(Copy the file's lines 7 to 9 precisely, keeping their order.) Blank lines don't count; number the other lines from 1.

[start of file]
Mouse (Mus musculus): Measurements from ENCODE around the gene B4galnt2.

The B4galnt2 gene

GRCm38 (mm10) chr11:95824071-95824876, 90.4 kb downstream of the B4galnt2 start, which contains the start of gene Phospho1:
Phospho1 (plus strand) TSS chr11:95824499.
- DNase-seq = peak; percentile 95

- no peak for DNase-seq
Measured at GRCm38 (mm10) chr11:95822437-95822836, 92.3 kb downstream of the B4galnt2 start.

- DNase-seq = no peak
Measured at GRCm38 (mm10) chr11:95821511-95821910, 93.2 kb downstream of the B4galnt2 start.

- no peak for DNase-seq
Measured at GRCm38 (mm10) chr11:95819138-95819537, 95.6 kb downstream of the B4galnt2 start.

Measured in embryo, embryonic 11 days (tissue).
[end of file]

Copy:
Measured at GRCm38 (mm10) chr11:95822437-95822836, 92.3 kb downstream of the B4galnt2 start.

- DNase-seq = no peak
Measured at GRCm38 (mm10) chr11:95821511-95821910, 93.2 kb downstream of the B4galnt2 start.